VenAMo Traffic Reduction through new Forms of Work and Mobility Technologies
Bundesministerium für Bildung und Forschung (BMBF)
Zeppelin Universität gemeinnützige GmbH (ZU) – Lehrstuhl für Sozioökonomik (LSÖ)
Universität Stuttgart – Zentrum für interdisziplinäre Risiko- und Innovationsforschung (ZIRIUS)
Verband Region Stuttgart
The transport systems of many German metropolitan regions are reaching their limits. The Stuttgart Region is particularly affected due to its geographical location and economic conditions. More than 240,000 people working in Stuttgart come from outside the region, 87,000 people commute from Stuttgart to the surrounding area. The loss of time per car driver is around 108 hours per year. The same applies to lost time due to disruptions in public transport. This means that Stuttgart has been one of the cities with the highest congestion rates in Germany for years. Since rush hour traffic accounts for about half of all traffic on a working day, a change in behavior on work-related routes can contribute to less traffic and more sustainable urban mobility.
At the same time, flexible forms of work are becoming increasingly important. Due to IT-supported communication and collaboration solutions, more and more companies rely on digitally supported, temporally and spatially flexible forms of work. Traditional office workplaces are increasingly being replaced by flexible work locations. In addition, advances in information and communications technology (ICT) have changed the way we deal with mobility. New mobility concepts (e.g., flexible on-demand services) aim to pool traffic more intelligently (ridepooling) or to improve access to public transportation. These social developments provide a basis for the increased use of spatio-temporally flexible forms of work and new mobility technologies for work-related routes. However, it is still unclear what potential this flexibility in combination with new mobility services actually has for relieving urban transport systems. It is also unclear how changing forms of work and mobility behavior interact and how the potential of mobile work and new mobility concepts can be used by political strategies and concepts to make mobility sustainable.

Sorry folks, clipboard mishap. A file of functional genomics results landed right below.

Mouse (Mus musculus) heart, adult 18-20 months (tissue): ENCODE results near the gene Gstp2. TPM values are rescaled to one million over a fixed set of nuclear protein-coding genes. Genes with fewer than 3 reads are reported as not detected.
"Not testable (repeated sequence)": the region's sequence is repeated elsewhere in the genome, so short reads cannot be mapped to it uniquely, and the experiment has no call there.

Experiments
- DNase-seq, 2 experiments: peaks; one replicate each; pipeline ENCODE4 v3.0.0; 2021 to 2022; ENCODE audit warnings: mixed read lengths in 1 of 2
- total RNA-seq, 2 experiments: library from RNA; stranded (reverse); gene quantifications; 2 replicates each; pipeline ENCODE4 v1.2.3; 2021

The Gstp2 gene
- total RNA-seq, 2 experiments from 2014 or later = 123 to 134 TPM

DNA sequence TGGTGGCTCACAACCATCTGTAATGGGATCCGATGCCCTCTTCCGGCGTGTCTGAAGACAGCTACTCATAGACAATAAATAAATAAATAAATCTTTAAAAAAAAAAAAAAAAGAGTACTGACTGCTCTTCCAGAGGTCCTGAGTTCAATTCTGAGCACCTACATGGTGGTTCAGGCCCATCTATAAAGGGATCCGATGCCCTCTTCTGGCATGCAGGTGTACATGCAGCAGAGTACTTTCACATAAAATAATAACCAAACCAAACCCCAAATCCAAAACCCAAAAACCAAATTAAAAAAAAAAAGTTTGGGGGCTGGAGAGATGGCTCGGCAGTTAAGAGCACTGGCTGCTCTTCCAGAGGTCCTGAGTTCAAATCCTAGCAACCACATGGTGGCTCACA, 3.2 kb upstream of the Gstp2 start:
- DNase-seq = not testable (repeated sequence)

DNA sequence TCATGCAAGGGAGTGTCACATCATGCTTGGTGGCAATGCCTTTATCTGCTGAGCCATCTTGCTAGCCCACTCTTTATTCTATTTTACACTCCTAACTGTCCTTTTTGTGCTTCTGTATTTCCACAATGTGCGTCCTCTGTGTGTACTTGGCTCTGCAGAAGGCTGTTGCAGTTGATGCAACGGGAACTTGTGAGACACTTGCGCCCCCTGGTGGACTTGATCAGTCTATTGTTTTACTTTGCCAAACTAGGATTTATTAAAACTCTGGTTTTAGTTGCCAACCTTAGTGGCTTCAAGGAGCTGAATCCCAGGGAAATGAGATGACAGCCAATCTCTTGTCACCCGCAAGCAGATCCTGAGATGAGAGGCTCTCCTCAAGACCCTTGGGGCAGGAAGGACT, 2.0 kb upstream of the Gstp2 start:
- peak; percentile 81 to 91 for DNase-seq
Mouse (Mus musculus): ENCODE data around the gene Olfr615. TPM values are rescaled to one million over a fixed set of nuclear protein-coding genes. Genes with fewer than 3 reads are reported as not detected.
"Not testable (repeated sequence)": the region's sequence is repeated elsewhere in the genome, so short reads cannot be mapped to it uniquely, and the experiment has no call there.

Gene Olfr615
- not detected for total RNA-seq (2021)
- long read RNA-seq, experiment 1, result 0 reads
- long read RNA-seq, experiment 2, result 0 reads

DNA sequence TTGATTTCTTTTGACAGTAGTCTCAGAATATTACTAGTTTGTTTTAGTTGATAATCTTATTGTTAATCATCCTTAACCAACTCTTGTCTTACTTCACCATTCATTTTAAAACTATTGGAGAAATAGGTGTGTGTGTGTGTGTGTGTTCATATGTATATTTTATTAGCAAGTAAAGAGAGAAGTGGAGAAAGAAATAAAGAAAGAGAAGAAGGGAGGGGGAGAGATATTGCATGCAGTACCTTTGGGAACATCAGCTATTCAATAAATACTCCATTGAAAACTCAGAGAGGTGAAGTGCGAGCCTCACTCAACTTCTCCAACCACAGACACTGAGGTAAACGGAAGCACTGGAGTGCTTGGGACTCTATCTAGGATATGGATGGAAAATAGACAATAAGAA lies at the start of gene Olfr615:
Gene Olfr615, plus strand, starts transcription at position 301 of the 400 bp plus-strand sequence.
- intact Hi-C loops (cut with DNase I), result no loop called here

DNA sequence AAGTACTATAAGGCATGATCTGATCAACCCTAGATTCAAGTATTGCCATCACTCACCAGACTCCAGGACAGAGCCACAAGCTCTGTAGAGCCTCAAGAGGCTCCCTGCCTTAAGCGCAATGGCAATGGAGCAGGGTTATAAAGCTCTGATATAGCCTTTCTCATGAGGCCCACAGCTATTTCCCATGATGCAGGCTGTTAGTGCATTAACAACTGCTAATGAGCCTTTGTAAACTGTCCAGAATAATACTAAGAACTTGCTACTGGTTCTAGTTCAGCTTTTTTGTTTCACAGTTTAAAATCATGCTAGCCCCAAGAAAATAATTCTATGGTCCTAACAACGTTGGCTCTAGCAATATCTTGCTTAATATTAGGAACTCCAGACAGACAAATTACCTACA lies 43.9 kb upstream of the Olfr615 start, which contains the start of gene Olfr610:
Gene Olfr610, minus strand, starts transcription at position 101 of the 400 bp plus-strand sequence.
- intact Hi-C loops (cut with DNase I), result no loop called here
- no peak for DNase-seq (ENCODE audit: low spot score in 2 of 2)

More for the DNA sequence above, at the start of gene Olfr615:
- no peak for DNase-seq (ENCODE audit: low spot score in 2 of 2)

The project investigates to what extent traffic relief effects can be achieved through spatio-temporally flexible work and a changed mobility behavior in work-related routes (including the use of new mobility technologies) and - if this is the case - what design options can be made available to municipal actors from transport and urban policy to achieve a reduction of commuter traffic in core cities, a higher quality of life for commuters and residents, and other sustainability effects.
The project contributes in many ways to the development of a more sustainable urban mobility: It will determine the potential for the use of spatio-temporal flexible forms of work in connection with sustainable mobility systems at companies in the Stuttgart Region. The associated change in behavior will be tested and discussed in real life experiments with the affected working population. In the microscopic traffic demand model mobiTopp these behavioural changes are implemented and the potentials of traffic relief are quantified. These potentials are then evaluated using a socio-economic sustainability analysis tool and the results are consolidated in a dialog with representatives of regional companies, transport and urban policy and infrastructure planning. Finally, these results will be transferred into corporate as well as urban and transport policy strategies to reduce traffic congestion on work-related routes.
Within the framework of the project, the Institute for Transport Studies (IfV) is developing a suitable survey concept to establish a link between spatio-temporally flexible forms of work and traffic behavior. Based on the resulting data, IfV is developing a microscopic travel demand model for the Stuttgart Region. The model mobiTopp developed at the IfV will be used for this purpose. It will be extended within the framework of the project such that different (flexible) forms of work are adequately represented and their effects on the transport system can be depicted.